I have posted about robotics before and they were featured in the Tesla investor day. This is and AI are growing so fast and are so transformative that I believe that Tesla, Nvidia and Hyundai investor days should all be watched each year. Hyundai owns 80 percent of Boston Dynamics.

The demographic transformation that
is now well underway in all countries outside Sub-Saharan Africa this not some future thing, it is well past Japan, Europe, and Russia and has made in roads in the places like Mexico and India. (Yes India)



Life is a bit like a roll of toilet paper. It goes faster as you get closer to the end.

At any rate, I think it is worthwhile to front-load the use of one’s retirement money if possible.




Depends on when in the economic cycle.

Right now low unemployment levels add to consumption, savings and GDP growth. Placing demand on goods will add to US factory output for the foreseeable future.

But lets just get through 2023 for now.

Qaz, just my unasked for opinion, just giving a pov:

Of course, You have to do You, but you do not get back those years from whatever your age is now until you’re 70. If you luv your job, then work away. If you’re still a power tech, I did that exact same job for the same company, and I was very happy to step away, even though I liked the job and was fairly good at it, I have a lot of interests and have no trouble enjoyably filling up my days.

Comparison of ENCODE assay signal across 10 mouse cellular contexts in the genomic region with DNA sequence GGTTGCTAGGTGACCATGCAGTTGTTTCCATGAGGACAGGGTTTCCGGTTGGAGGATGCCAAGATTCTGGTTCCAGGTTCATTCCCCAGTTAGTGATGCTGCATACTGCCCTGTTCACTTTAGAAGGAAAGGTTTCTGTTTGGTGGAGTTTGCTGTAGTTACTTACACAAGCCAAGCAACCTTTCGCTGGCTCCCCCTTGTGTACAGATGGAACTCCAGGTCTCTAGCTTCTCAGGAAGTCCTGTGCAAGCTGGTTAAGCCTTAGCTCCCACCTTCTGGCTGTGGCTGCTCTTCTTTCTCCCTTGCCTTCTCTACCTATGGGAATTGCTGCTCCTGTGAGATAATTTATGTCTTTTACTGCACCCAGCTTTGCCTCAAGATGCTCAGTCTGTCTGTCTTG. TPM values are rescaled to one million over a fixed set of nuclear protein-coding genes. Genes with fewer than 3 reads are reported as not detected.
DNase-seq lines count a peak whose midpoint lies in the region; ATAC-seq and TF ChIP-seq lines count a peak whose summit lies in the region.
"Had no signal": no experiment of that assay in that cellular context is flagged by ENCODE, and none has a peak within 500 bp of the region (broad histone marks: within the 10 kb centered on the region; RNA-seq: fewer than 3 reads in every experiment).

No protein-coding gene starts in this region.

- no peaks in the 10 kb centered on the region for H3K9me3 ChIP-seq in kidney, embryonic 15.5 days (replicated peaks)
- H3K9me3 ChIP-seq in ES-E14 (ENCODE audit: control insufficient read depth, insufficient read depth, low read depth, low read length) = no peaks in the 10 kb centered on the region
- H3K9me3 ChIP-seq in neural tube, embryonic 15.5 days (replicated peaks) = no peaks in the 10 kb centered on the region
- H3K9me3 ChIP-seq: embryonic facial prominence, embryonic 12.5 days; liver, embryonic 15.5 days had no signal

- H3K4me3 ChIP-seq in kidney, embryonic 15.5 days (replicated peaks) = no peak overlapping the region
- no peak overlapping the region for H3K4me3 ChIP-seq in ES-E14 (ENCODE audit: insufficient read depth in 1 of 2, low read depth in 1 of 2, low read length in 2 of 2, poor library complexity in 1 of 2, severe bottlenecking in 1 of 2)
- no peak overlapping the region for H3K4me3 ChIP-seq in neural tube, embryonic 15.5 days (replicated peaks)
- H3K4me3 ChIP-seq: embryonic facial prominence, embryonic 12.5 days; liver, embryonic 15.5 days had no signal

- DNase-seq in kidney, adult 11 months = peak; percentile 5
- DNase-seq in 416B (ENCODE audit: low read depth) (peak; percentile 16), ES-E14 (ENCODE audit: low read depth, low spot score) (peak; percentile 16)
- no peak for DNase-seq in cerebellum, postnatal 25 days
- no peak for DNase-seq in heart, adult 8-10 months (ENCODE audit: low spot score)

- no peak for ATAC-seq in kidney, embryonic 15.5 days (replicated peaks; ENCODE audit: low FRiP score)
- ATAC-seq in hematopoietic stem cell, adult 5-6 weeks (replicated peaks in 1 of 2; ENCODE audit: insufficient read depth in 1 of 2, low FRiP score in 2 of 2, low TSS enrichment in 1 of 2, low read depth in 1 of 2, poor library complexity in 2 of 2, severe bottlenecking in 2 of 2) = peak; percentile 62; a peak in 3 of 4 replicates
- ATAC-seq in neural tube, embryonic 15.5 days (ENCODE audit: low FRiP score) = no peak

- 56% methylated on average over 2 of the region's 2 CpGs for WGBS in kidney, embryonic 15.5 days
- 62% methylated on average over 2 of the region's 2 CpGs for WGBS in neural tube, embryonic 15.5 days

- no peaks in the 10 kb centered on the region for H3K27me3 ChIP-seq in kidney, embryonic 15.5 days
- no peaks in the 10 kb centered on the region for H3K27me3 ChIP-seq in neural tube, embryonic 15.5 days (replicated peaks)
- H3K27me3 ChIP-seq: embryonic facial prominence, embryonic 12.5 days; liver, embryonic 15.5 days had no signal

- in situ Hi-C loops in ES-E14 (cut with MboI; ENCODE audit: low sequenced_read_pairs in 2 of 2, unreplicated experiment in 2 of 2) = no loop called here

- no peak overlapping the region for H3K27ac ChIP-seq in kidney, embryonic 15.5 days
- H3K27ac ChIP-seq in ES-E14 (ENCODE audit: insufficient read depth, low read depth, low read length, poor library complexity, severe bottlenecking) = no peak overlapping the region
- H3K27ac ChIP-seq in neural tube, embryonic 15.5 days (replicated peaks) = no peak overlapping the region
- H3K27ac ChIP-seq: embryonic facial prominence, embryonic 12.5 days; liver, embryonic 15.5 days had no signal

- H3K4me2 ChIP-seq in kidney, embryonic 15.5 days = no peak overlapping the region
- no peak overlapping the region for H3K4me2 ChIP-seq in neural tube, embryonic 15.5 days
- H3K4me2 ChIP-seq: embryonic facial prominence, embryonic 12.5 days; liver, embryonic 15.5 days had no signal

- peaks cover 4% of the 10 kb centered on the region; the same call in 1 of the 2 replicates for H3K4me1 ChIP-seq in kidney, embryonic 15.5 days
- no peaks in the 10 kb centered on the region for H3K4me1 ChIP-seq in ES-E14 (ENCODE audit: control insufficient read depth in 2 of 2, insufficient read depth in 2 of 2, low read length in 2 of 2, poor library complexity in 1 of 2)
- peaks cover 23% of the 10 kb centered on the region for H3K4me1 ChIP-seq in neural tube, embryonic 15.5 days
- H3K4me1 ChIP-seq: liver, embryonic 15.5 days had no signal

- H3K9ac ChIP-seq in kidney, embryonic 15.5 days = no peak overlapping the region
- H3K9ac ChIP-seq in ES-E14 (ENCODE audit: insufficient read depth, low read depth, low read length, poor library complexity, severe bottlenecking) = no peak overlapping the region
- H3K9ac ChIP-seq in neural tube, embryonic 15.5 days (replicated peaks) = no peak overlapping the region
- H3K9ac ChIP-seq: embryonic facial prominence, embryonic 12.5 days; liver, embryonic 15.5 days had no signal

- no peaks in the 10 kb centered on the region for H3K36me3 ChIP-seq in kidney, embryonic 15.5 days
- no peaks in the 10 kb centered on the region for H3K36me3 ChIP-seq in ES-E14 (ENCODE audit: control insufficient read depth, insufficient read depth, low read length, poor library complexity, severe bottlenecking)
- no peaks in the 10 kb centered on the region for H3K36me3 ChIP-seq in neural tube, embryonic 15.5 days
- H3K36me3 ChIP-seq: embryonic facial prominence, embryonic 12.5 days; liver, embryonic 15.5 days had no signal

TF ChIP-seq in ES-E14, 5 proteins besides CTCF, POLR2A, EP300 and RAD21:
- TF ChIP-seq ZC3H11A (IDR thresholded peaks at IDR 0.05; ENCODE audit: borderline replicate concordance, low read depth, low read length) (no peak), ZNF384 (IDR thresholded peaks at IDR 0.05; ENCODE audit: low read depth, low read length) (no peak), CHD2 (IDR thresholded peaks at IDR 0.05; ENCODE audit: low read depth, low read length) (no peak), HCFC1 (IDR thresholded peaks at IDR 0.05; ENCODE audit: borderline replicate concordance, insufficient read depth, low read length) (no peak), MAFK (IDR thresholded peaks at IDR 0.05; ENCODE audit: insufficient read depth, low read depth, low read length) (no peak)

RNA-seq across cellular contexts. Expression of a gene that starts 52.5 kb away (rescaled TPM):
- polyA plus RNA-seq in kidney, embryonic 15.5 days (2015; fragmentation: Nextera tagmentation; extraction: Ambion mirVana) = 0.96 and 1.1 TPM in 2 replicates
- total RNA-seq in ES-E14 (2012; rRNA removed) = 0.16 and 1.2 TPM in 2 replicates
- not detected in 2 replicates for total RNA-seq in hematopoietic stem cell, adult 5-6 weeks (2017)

Sounds like you have a ton of outside-of-work interests,too.

There is no right or wrong answer, it’s your life, you do what is best for you. Best of luck to you.


The evening network “news” had a touchy-feely thing about a grave digger in a little town in Indiana, who is 89, and still digging graves. Personally, I think it’s sad that someone can’t find a more interesting way to fill their days than work for someone else. My calendar is full of places to go and things to see, every summer. Things I could not do all those years I was working, because I was required to work all day, every weekday. During the winter, I read and learn new things. Here is an example. For years, I have wondered how the magazines on a Vickers multiple 2 pounder worked. Finally found a bit that explained it, and that 2 watt bulb lit in understanding. Will it solve world hunger? No. But it was a very satisfying moment, much more satisfying than being beat on by a “JC” to do more work in less time.